The latest letter was actually a blog post that he asked me to type up and publish. This is the second message he’s gotten up using the post office, and would love to get mail. He’s expressed an interest in starting an organization to help prisoners maintain blogs using the mail. Anyway, typing up his letter was the least I could do.
In San Francisco,
Geeks and freaks are cheek to jowl,
but no less lonely.
George Kelly has announced that the polls have officially opened for a public referendum to decide the annual query, “Who are the best black bloggers?” Of course, I’ll basically be voting for my personal friends whenever I can, but even if you don’t have any black friends, or do but none of them blog, then here’s your chance to encounter some new voices. I, for one, am going to have my cursor poised over my “Subscribe to Bloglines” button while researching the candidates under consideration.
Like any other group that doesn’t have the demographic advantage white men like me do on the innerwebs, the community often empowers itself by consciously developing a niche community related to their identity, while simultaneously becoming a part of many other niches that have nothing to do with their cultural surroundings. I have friends who blog about wine, technology, journalism, music, politics, television, all of the above and among other interests, but few black bloggers I know don’t participate in, observe from silently and from afar, or otherwise study and contribute to the conversation amongst the black community online and at large.
I’d like to put in a good word for Mr. Kelly, who if I’m not mistaken is a previous award winner. Regardless, I didn’t even know what to call myself before I found his blog. “Wannabe” was the first label, later “Whigger” (which I’ll still cop to, because when tipsy and around other ‘folks,’ I’ll reveal my poor, activist, multi-culti patois from my youth spent in South Central daycare centers and South Seattle schoolyards). For a while, I just said, “I’m an Africana Studies minor,” figuring that sounded respectful and sophisticated.
But thanks to George, now I’m a proud “Negrophile,” which has all the class of loftier academic titles, with the added advantage of being both mellifluous and subversive if used as an sincere honorriffic (as opposed to its roots as a more genteel variant on “Nigger Lover,” which I’ll also accept, though very rarely is it contextually appropriate).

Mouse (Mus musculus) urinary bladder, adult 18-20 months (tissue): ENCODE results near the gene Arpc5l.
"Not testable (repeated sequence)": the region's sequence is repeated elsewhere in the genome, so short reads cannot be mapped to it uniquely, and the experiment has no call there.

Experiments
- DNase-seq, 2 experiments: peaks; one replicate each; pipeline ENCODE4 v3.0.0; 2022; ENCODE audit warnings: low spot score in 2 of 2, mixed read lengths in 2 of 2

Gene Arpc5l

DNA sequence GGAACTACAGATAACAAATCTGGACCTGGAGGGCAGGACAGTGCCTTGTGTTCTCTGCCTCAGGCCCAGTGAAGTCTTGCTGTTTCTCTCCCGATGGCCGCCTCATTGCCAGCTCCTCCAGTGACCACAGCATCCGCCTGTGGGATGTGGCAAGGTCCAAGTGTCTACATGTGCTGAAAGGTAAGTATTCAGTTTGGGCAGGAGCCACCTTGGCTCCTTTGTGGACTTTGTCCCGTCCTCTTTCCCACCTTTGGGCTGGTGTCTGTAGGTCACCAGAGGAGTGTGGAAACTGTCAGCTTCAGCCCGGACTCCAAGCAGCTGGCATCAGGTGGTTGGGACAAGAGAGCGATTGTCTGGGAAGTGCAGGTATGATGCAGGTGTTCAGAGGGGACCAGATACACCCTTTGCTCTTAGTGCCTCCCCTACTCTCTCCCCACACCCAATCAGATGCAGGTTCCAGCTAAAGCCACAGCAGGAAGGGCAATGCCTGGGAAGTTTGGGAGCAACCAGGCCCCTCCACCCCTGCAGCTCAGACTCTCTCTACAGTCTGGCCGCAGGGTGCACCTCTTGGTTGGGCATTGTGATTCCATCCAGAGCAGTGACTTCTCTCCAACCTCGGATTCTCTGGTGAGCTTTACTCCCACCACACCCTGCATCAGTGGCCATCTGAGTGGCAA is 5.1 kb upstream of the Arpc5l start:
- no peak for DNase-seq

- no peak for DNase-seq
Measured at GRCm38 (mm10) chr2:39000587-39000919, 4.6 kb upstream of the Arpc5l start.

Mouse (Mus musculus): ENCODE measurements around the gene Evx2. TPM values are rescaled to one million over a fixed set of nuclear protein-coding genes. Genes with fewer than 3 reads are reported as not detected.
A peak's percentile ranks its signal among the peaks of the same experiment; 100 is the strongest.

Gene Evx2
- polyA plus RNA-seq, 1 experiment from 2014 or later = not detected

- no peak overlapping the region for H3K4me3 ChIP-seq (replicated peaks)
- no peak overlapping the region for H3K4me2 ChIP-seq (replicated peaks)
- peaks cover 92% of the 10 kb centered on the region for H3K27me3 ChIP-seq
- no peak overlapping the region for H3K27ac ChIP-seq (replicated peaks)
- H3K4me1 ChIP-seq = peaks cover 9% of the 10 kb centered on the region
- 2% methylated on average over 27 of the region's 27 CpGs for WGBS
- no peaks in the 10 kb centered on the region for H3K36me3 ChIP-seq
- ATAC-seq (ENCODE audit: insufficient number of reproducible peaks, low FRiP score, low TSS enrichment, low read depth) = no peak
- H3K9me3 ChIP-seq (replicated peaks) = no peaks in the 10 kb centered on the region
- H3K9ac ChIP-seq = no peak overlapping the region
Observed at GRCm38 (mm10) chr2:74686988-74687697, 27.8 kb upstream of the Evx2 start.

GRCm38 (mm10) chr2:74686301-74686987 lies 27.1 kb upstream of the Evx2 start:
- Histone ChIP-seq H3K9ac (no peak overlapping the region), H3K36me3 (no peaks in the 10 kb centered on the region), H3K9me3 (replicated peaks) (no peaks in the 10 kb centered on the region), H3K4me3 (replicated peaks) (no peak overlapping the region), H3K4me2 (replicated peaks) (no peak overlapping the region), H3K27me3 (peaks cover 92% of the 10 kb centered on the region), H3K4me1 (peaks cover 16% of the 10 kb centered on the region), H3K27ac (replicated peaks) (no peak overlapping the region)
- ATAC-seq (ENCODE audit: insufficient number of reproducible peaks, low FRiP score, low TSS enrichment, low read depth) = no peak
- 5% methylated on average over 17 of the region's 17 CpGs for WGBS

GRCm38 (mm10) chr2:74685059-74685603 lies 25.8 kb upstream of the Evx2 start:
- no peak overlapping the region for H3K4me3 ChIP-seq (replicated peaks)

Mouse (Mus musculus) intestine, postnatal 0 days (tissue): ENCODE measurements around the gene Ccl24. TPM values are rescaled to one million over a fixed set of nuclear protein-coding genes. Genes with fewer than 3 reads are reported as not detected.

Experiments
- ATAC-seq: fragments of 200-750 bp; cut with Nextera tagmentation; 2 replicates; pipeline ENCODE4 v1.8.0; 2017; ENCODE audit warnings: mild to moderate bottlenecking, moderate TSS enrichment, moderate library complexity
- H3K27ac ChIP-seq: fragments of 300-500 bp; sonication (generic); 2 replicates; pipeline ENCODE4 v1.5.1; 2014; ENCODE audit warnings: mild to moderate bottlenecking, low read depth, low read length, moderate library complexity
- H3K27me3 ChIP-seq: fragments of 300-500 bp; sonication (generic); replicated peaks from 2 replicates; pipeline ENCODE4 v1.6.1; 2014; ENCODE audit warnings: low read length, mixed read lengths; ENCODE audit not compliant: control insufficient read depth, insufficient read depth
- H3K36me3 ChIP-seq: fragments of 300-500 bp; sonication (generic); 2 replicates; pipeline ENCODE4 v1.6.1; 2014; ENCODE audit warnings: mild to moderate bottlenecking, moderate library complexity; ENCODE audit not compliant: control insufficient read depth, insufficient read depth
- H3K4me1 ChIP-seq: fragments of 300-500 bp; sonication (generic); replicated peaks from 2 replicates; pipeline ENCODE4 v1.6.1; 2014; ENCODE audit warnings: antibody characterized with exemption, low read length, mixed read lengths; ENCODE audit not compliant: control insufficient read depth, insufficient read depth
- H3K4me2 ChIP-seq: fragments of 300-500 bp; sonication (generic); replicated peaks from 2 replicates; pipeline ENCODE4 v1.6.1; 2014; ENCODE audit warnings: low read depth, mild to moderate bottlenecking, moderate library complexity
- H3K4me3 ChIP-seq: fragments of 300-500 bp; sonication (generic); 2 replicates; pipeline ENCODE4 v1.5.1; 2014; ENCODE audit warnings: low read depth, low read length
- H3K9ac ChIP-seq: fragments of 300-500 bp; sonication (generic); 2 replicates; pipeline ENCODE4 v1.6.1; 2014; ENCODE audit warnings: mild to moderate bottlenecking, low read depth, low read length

Also, George has participated on a panel I organized and moderated, was sincerely interested in my recommendation for the nearest good eats to the Brooklyn Museum (a now extinct place that served excellent curry goat over rice and peas), sang the falsetto to my cover for my lame attempt as the bass for our karaoke duet of “Walk on By,” and otherwise rocks on key all the time like only my favorite people can.
Josh Wolf is a Bay Area journalist who was imprisoned for refusing to cooperate with the federal grand jury and turn over video footage that wouldn’t have even necessarily been relevant to their case.
Why does this matter to you? Because it means even journalist and citizen could potentially be legally compelled to aid in surveillance of political activity. Because journalists, artists and bloggers have the right to take private notes and recordings in order to cover events and craft stories. And because an attack on Josh is an attack on freedoms guaranteed by the Constitution.
Josh needs help with his legal bills and rent. Booze and music will be on hand, you just need to show up and support Josh. It’s the patriotic thing to do.
Thursday, August 24th (tentative), 7:00pm
House of Shields
39 New Montgomery Street, San Francisco
Free booze and great music.
Okay, so I just went through and reorganized my feed reader for the first time in ages. If you’d like to see what I’m reading, then check out the list over at Bloglines or download my OPML file. 505 feeds! That’s a ridiculous number, and most of the organization is meant to alleviate some of the stress of keeping up with all that.
But as with anything in my life, I’m not very good at moderation or setting limits. So please, send me links to your favorite blogs (or just leave them in the comments)! I’m especially interested in blogs about art, music, video and the like. Also, if you read my blog and you blog yourself, send me a link to that. I make no pretentions to the blogosphere being anything but a giant circle-jerk.